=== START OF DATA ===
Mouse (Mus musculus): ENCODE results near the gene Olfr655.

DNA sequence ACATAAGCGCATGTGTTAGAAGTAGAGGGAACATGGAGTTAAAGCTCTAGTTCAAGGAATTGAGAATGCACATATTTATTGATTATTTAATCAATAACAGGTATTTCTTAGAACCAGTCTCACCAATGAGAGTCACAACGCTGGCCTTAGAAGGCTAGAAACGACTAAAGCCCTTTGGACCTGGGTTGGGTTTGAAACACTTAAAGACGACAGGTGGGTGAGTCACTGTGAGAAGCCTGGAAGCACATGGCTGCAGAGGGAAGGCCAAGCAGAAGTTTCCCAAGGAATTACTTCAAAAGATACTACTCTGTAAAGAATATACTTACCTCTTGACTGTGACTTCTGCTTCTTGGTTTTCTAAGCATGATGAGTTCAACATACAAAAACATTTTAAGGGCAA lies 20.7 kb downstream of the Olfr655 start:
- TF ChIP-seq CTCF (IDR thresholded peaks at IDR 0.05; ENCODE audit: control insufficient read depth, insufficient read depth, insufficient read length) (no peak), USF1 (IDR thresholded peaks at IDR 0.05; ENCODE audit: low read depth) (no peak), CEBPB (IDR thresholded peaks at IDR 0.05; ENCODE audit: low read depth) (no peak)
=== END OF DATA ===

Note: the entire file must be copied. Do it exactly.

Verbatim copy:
Mouse (Mus musculus): ENCODE results near the gene Olfr655.

DNA sequence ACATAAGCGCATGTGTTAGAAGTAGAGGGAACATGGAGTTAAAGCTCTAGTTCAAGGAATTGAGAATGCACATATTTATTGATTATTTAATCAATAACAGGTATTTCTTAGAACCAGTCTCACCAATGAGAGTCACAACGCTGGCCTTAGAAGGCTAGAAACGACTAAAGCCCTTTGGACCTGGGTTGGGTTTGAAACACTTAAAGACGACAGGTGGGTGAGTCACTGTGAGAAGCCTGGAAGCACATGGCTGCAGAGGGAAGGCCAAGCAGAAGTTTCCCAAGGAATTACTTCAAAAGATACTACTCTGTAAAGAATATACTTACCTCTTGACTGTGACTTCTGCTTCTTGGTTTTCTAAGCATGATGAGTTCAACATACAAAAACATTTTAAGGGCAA lies 20.7 kb downstream of the Olfr655 start:
- TF ChIP-seq CTCF (IDR thresholded peaks at IDR 0.05; ENCODE audit: control insufficient read depth, insufficient read depth, insufficient read length) (no peak), USF1 (IDR thresholded peaks at IDR 0.05; ENCODE audit: low read depth) (no peak), CEBPB (IDR thresholded peaks at IDR 0.05; ENCODE audit: low read depth) (no peak)